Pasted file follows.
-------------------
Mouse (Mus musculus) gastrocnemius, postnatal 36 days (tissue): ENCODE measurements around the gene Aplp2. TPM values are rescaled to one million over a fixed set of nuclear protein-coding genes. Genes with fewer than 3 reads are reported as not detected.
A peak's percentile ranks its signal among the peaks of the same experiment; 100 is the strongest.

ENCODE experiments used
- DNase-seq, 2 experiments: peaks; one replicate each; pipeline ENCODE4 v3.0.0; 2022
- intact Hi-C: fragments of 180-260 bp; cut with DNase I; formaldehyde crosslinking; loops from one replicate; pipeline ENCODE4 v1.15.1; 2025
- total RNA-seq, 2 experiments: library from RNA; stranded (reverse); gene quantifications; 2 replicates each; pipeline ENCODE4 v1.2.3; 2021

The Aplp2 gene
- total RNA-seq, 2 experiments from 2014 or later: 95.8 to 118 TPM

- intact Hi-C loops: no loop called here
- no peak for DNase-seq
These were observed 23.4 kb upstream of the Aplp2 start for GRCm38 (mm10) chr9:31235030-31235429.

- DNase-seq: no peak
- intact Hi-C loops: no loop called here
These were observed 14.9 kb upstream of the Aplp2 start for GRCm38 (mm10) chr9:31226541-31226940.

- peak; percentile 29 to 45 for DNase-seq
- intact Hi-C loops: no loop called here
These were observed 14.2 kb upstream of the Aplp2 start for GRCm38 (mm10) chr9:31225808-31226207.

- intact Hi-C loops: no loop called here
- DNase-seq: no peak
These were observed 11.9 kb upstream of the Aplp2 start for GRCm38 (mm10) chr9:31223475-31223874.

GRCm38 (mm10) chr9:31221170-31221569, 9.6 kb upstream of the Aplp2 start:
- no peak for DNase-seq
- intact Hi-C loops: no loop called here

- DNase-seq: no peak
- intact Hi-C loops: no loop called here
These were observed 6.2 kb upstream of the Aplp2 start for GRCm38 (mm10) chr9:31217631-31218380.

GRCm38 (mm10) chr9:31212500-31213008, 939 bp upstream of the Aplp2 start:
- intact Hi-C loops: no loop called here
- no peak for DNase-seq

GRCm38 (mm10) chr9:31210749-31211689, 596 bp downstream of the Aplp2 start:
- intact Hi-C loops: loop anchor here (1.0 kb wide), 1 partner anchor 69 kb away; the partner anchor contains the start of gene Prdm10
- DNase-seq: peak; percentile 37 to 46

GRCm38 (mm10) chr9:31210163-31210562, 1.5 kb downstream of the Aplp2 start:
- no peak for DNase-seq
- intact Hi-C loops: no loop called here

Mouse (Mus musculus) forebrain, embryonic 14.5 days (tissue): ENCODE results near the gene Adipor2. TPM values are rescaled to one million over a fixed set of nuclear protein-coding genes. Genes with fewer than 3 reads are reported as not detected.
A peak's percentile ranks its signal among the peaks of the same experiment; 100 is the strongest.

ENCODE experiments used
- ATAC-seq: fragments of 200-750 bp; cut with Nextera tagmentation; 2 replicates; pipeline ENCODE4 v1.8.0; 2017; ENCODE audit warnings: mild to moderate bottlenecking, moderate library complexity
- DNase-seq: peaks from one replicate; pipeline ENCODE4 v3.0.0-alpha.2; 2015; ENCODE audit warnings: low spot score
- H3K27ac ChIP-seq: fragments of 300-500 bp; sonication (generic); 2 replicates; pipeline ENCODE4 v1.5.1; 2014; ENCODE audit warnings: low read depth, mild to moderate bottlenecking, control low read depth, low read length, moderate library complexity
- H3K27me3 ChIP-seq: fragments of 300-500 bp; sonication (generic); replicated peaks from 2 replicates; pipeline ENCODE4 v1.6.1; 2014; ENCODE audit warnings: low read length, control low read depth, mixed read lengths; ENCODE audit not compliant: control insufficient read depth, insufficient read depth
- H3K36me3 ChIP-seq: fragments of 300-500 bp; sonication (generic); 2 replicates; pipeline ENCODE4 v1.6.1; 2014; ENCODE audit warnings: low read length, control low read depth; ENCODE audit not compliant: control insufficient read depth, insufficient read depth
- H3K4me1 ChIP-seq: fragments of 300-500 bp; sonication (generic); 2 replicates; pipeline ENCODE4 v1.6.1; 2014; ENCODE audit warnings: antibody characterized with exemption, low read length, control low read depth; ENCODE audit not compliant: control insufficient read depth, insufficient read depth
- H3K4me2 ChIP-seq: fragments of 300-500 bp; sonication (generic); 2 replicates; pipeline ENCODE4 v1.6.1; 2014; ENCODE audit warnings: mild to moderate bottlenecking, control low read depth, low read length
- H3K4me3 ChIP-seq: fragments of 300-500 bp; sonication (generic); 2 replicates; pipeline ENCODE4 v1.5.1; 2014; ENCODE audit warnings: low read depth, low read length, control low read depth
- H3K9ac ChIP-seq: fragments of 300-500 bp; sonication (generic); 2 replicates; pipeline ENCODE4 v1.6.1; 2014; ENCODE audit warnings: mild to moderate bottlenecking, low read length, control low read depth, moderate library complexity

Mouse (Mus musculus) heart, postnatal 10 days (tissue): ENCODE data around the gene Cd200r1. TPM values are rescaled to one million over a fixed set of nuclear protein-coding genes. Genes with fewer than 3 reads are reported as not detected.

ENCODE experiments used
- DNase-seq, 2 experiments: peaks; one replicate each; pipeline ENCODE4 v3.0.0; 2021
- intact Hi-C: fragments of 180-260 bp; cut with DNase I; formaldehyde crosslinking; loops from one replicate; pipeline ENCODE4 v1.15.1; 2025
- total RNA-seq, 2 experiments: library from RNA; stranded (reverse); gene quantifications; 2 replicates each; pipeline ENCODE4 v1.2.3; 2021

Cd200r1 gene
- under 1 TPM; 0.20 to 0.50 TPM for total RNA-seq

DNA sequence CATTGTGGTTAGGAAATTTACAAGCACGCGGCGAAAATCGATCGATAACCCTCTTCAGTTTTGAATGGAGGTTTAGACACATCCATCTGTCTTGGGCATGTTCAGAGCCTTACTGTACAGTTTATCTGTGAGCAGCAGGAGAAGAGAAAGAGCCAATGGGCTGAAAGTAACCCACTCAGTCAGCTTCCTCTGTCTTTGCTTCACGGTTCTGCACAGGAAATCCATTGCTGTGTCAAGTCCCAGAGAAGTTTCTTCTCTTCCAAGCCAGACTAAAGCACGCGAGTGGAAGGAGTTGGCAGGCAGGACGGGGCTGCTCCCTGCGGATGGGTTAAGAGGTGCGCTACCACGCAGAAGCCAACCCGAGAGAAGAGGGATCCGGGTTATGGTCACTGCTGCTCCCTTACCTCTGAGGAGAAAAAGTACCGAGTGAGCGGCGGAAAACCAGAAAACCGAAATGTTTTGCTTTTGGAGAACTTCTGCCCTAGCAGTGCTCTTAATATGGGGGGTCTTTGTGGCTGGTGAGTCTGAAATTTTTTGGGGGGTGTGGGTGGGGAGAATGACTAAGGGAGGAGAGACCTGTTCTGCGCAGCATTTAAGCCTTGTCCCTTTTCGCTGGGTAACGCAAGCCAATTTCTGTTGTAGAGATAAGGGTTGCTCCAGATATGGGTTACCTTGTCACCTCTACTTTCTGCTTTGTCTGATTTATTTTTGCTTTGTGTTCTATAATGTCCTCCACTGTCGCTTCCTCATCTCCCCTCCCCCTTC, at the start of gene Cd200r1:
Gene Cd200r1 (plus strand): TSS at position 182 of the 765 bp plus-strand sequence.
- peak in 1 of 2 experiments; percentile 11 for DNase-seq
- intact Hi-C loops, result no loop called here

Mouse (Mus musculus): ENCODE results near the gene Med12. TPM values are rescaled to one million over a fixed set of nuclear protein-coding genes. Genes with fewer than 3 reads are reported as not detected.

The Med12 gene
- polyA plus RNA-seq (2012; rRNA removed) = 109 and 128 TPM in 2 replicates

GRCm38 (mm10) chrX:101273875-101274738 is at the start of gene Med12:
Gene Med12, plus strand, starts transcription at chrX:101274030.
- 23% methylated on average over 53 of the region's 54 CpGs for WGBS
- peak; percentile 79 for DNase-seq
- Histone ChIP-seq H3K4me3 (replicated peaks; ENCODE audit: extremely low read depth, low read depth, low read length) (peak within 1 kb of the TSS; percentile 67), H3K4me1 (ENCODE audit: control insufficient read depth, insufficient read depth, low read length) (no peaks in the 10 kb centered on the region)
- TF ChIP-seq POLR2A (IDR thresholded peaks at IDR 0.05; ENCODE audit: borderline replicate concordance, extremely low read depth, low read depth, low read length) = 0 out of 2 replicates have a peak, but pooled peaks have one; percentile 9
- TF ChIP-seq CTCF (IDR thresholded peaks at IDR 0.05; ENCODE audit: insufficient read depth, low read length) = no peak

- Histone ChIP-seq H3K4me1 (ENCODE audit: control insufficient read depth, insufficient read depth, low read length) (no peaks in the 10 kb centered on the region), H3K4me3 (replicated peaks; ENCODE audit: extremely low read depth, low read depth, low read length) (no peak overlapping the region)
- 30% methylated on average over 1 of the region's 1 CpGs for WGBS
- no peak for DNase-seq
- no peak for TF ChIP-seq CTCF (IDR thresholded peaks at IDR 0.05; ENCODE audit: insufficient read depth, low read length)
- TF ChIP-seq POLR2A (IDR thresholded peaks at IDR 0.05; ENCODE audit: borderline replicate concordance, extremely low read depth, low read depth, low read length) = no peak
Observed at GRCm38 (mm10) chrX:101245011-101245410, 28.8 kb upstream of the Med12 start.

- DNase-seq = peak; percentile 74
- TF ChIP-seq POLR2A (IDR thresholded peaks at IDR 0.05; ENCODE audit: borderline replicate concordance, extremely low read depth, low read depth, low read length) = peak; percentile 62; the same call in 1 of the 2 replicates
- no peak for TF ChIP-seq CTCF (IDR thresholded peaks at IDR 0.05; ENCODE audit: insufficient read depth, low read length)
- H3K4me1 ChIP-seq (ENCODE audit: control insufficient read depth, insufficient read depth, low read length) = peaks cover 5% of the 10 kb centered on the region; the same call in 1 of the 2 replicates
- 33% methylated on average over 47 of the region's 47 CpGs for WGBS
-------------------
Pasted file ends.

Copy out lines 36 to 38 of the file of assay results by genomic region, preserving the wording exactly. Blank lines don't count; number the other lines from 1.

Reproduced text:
Mouse (Mus musculus) forebrain, embryonic 14.5 days (tissue): ENCODE results near the gene Adipor2. TPM values are rescaled to one million over a fixed set of nuclear protein-coding genes. Genes with fewer than 3 reads are reported as not detected.
A peak's percentile ranks its signal among the peaks of the same experiment; 100 is the strongest.

ENCODE experiments used